By: Tynan Power*/TRT Columnist-
There’s something about a new year that makes many of us feel full of potential. It’s a fresh start, a clean slate, a chance to begin again. As the New Year ball drops in Times Square—and rises above the Hotel Northampton—I’m poised to leave the old year behind with all its failings and missed opportunities. I’ll keep the accomplishments, and discard the accumulated detritus of 365 days of being perfectly, imperfectly human.
No matter how many times my New Year’s resolutions don’t make it to fruition, there’s a part of me that still believes. I’m clearly not alone. The goal-setting website 43Things.com lists over 32,000 resolutions made by its members. Vague commitments like “lose weight,” “get enough sleep,” “take charge of your own financial life” and “embrace your personal style and beauty” rank in the top 10. A few specific goals make the cut, too: “Read a book a week” and “Set an attainable athletic goal, like running a 5K or 10K.”
My trans friends report resolutions ranging from “take better care of my body” to “obtain a concealed gun permit.” Last year, my 26 resolutions on 43Things were just as varied. Only eight were completed by December.
Each year, evidence mounts that my New Year’s resolutions are more wishful thinking than life-altering commitments. It seems to make no difference whether I pose my resolutions as guiding principles (“Take better care of my health”) or specific, measurable goals (“Run the Providence Half-Marathon in August”). Whatever my intentions on January 1st, life often has other plans.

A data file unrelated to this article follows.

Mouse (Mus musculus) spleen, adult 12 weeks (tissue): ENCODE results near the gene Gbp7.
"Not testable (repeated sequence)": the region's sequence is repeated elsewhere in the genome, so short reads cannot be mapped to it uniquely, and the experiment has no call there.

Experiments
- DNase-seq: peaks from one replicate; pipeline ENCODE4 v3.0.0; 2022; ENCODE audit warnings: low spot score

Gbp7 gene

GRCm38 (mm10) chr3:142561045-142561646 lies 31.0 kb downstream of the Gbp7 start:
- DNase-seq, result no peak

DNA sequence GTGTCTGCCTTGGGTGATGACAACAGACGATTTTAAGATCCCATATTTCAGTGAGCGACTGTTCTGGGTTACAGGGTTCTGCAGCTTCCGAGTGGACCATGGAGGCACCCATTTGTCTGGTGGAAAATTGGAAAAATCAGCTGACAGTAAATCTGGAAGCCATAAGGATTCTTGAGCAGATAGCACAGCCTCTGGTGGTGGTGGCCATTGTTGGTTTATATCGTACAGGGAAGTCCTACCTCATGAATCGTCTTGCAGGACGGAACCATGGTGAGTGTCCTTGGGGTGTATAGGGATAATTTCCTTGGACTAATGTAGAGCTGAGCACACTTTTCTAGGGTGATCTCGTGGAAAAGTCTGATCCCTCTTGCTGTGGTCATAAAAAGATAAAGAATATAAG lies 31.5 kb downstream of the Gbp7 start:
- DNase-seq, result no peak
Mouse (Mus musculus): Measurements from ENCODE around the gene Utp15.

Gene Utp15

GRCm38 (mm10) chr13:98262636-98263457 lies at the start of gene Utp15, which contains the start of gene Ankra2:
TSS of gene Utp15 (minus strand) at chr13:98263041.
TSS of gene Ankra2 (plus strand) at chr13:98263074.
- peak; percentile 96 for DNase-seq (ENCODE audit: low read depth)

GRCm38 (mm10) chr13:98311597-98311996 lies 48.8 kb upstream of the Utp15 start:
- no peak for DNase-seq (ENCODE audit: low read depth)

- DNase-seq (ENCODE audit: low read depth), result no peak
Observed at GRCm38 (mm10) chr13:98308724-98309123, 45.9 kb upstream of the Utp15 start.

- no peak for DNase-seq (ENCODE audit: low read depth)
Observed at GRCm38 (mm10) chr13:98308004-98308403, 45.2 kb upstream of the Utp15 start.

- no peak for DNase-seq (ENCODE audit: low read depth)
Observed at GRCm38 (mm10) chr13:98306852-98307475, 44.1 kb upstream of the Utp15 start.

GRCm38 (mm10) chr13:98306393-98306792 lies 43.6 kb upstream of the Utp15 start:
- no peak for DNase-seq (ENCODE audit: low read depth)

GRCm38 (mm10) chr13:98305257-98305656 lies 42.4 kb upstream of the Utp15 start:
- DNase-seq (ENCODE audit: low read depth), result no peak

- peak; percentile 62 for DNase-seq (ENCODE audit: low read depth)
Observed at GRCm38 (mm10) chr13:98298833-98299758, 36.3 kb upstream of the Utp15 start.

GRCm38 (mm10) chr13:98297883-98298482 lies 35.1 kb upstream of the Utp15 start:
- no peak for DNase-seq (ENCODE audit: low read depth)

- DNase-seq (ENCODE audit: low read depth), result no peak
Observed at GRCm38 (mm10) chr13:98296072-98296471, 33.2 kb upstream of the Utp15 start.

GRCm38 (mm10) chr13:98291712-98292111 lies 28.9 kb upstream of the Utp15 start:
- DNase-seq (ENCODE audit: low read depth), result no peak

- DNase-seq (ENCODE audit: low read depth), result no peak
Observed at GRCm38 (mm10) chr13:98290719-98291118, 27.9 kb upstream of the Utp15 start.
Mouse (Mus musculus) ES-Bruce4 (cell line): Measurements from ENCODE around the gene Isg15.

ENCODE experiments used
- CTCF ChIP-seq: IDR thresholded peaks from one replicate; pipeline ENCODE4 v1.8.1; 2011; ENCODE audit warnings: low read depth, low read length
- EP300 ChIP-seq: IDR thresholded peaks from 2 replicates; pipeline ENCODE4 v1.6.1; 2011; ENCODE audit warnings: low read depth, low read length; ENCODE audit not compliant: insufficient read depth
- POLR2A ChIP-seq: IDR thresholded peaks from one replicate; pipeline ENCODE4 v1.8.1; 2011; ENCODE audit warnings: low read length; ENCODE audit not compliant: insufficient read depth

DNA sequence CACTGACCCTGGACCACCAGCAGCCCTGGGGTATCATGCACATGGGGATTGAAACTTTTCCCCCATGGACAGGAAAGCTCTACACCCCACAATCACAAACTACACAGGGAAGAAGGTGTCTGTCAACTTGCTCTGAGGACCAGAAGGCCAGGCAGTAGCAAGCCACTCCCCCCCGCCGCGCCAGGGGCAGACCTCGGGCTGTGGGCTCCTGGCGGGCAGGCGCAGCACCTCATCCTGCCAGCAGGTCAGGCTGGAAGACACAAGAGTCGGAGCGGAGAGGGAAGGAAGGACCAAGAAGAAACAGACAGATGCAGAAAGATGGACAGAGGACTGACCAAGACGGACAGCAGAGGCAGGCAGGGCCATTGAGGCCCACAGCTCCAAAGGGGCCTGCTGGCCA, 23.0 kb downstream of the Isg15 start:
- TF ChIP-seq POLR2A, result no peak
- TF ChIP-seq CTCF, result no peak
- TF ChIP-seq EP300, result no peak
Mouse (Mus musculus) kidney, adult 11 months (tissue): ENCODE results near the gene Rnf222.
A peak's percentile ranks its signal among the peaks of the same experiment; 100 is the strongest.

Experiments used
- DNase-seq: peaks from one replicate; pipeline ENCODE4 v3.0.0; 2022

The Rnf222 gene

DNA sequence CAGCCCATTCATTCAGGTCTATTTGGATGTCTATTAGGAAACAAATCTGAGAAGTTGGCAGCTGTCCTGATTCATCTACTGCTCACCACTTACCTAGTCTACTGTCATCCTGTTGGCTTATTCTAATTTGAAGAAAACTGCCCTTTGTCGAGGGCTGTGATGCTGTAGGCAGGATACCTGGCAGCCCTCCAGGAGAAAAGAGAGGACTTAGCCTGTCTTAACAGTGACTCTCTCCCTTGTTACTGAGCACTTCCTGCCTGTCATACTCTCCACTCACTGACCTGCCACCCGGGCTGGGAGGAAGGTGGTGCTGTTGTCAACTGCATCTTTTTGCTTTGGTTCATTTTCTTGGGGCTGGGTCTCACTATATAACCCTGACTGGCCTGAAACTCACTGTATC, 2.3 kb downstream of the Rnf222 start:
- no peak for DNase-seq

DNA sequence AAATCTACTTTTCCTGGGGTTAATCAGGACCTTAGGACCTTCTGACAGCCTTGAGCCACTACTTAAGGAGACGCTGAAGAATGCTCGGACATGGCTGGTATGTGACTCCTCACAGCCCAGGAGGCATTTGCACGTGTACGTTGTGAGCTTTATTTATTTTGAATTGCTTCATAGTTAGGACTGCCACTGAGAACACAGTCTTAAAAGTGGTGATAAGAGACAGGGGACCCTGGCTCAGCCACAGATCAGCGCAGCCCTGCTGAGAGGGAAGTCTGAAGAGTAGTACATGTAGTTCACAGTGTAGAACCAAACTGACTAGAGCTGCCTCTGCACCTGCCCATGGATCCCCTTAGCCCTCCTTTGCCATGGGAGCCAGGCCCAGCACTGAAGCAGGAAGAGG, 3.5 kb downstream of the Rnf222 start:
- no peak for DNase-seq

Despite this, I seem to expect to wake up every January 1st transformed.
And then I remember: Oh, right. I still wake up as me. I still have the same history and I still have the same flaws. (On January 1st, I will not become naturally punctual, sadly.)
It’s kind of like transition. Sometimes it seems like all we need to step into a brand-new life is to transition—get a therapist’s letter of support, get on hormones, have surgery, change our names, change the gender markers on our IDs.
It’s safe to say that trans people feel a lot _more_ well once we have affirmation of our gender identities and we feel more comfortable living in the world in our bodies (which means different things to different trans people). Yet there’s also a moment when we realize: Oh, right. I still wake up as me. I still have the same history and I still have the same flaws. (If anyone has figured out a trick so that transition makes one naturally punctual, I’d love to hear about it.)
All that “wishful thinking” doesn’t lead to miraculous transformation, true. Yet it isn’t pointless, either. Wishful thinking reflects our aspirations, lighting the way into a future we can’t yet know. We may not be reborn without the old faults and weaknesses, but when we stumble—and we will—we find our way again because we know where we hope to end up.
Wishful thinking can be fundamentally life-altering, when coupled with action—even slow or full of missteps—and uncoupled from self-blame. It takes courage and self-knowledge to look into the unknowable future and say “that’s where I want to end up,” but it also takes courage and self-knowledge to know that right now, where we are today, is also OK. We are enough and whole, no matter where we are on our journey.
This year, I have a number of goals, which I’ll break into action steps and put on my calendar. One will be to run the Providence Half-Marathon I missed in 2011.
I only have one resolution: finish unfinished business. I’ve managed to accumulate a fair number of incomplete projects from laying flooring in my son’s room to writing projects to closing my mother’s estate. In 2012, I want to give myself the gift of releasing my mind from those burdens and the self-blame that shadows them.
It may be wishful thinking, but I’d like to think it’s hope.
*Tynan Power is an FTM parent, writer, Muslim and interfaith leader. He is the author of “The War on the Home Front: A Queer Family after 9/11” in the new anthology “Progressive Muslim Identities.” Email him at firstname.lastname@example.org.